What’s your favorite genre to write?

Every week we’ll ask the Confabulators a question that may further illuminate the blog question or give you some further insight into our working minds. This week’s question is “What’s your favorite genre to write?” Sometimes a writer is better at writing one kind of story than the kind of story she likes to read. Below, look for what this group of writers likes to write. For purposes of comparison, feel free to go back and read our bloggers’ thoughts on what books are their favorites to read. 

Sara Lundberg:

I consider myself a Jack of all Genres. I try to challenge myself to write something different every time I start a new project. Horror, haiku, memoir, metaphysical, fantasy, fiction – a new adventure awaits in every genre. My favorite, though, is the increasingly popular urban fantasy genre. I started writing it when I was a kid, before I even knew what genre meant.


Paul Swearingen:

My favorite genre is young adult fiction. After having spent 34+ years in secondary classrooms, I have a huge stock of character traits to use in YA novels, and even if I come up with an endless supply of plots, I’ll probably never use up my stock of characters.

I’ve also written science fiction, although that was about 35 years ago when technology was simpler – no Internet, no “instant communication devices” (cell phones), no AIDS, etc. I’ve also written radio-oriented articles and columns for various radio hobby magazines, especially “Monitoring Times”.

 Muriel Green

I love writing science fiction because instead of telling people “wouldn’t it be cool if…” and then watching their faces as they try to imagine what I am talking about, I can just describe what would be so cool as if it already exists.


Jack Campbell, Jr.:

I’ve joked that my genre is Rural Gothic Tragedy, but I think that explains a lot of my writing as well as anything.  I tell myself I’ll write in any genre, but there tends to be elements of Gothic or tragic literature no matter what genre I try to write.  If I wrote a picture book, the hero would probably die in the climax.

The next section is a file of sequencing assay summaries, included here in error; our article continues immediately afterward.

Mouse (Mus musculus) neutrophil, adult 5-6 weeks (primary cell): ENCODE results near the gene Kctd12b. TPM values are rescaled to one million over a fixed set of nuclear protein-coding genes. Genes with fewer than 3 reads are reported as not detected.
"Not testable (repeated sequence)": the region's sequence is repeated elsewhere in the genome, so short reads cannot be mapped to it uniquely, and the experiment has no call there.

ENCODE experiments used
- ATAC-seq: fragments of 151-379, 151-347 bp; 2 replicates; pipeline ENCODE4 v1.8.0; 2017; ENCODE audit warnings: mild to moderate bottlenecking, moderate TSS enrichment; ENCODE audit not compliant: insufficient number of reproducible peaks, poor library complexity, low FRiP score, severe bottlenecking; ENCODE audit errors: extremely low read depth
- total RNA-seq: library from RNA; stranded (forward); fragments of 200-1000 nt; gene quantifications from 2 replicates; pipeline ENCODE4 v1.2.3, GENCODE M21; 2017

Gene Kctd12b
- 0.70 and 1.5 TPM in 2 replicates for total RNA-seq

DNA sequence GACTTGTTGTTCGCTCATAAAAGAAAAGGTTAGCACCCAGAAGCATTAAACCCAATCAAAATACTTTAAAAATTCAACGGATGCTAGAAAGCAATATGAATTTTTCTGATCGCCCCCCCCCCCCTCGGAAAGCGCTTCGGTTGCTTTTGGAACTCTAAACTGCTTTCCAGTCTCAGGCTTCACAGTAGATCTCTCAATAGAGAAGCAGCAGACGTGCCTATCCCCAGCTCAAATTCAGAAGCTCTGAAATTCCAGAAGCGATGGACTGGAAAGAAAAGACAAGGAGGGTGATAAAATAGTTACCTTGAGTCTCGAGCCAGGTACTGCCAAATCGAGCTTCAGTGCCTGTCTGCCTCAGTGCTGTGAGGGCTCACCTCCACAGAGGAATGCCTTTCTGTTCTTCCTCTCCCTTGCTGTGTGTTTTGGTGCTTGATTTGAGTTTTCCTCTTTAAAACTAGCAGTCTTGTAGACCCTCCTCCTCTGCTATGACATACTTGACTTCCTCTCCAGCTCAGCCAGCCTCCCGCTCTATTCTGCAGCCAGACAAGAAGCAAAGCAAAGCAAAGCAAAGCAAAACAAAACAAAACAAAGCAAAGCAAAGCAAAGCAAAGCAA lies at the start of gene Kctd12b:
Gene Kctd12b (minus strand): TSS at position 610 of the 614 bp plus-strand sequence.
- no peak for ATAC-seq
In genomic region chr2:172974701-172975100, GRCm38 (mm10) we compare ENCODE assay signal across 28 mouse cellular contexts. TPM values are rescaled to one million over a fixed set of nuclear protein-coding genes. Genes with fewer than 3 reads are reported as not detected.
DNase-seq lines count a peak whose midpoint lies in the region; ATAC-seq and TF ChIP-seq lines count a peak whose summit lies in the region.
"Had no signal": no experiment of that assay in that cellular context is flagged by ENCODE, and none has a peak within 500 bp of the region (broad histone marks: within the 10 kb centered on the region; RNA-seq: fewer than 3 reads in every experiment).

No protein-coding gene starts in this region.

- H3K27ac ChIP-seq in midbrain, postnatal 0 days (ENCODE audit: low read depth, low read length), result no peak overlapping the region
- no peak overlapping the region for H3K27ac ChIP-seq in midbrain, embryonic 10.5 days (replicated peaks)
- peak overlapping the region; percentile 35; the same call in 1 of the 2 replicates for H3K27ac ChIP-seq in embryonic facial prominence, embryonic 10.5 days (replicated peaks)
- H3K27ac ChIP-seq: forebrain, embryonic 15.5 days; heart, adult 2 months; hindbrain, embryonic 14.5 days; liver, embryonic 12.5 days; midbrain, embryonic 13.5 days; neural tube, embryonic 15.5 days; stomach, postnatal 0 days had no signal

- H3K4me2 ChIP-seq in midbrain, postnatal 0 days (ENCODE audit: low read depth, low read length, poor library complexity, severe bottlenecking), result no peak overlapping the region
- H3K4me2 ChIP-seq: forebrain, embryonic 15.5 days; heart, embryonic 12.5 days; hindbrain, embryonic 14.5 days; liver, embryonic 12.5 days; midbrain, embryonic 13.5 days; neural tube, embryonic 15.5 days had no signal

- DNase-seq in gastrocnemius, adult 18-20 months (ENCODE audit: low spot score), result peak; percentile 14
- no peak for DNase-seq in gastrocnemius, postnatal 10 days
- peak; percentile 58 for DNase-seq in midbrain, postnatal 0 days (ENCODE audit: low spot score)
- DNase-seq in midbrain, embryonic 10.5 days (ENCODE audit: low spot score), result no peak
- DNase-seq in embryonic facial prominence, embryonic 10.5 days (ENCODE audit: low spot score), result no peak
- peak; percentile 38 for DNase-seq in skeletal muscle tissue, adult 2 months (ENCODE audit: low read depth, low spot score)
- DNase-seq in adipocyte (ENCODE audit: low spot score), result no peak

Christie Holland:

I love Young Adult fiction.  It’s almost all of what I read and it’s entirely what I write.  More specifically, I prefer to write paranormal YA, even though my current WIP is contemporary.  (I have a sneaking suspicion that it’ll turn into a paranormal story during revisions.)

I love YA because I think it’s the most fun genre to write.  I get to let the little boy in my head go crazy with dirty jokes, sexual innuendos, and awkward situations.  Not to mention almost all YA books have a love story.  Teenage crushes/first loves are sweet, pure, and full of hopes, dreams, and potential.  I’d rather write a teenage love story than an adult one, any day of the week.

Writing for teenagers is also my favorite because I feel like I could really make a difference.  Being a teenager is tough, confusing, and full of challenges.  I know that there were a few books I read as a teenager that made growing up easier.  I hope that at some point, I can write a book that will do the same for someone else.  Impacting someone else’s life like that would make all the stress, the late nights, the craziness, and the blood, sweat, and tears that go into writing worth it.


Jason Arnett

I tend to write Science Fiction adventures with a romantic angle. I’m interested in relationships more than anything else and that’s what makes my stories Romantic if not exactly Romances. Maybe it’s ticky-tack of me to draw such a distinction between Romance and Romantic, but hey – I blame my reading of Michael Moorcock as a teenager. I’d like to write Horror and Fantasy, but no matter what I write it’ll always have a Romantic element to it. It can’t be helped.


R.L. Naquin:

Contemporary fantasy is the best. Nearly everything I write happens in a slightly skewed version of our world. I love the juxtaposition of reality and fantasy. High fantasy that takes place in a fictitious land is fun to read, but what I love best to write is crazy, nonsensical things happening to real people within the context of their regular, everyday lives. The challenge I like to tackle is to take the most outrageous, ridiculous, or extraordinary, throw it at an unsuspecting, ordinary human, and somehow have it come off as completely plausible.


Kevin Wohler

I love to read and write about worlds that may never exist. When asked, I usually say that I write “weird stories” — and follow that up with “science fiction, fantasy and horror.” Though I love some stories of hard science fiction or high fantasy, I prefer worlds that mostly mirror our own. I prefer telling stories of the strange and improbable (nothing is impossible), that take place next door, around the corner, or in the closet. I am currently writing in the superhero genre.


Cafe Management is run by the administration of The Confabulator Cafe. We keep things running smoothly, post stories by guest authors, and manage other boring back-end tasks.

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